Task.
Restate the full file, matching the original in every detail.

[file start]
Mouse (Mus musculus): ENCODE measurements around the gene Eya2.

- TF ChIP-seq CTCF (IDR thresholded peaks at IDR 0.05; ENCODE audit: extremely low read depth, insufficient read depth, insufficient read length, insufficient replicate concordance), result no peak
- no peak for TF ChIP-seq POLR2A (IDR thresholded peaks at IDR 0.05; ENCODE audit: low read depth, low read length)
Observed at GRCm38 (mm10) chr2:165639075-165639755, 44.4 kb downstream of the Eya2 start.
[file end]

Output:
Mouse (Mus musculus): ENCODE measurements around the gene Eya2.

- TF ChIP-seq CTCF (IDR thresholded peaks at IDR 0.05; ENCODE audit: extremely low read depth, insufficient read depth, insufficient read length, insufficient replicate concordance), result no peak
- no peak for TF ChIP-seq POLR2A (IDR thresholded peaks at IDR 0.05; ENCODE audit: low read depth, low read length)
Observed at GRCm38 (mm10) chr2:165639075-165639755, 44.4 kb downstream of the Eya2 start.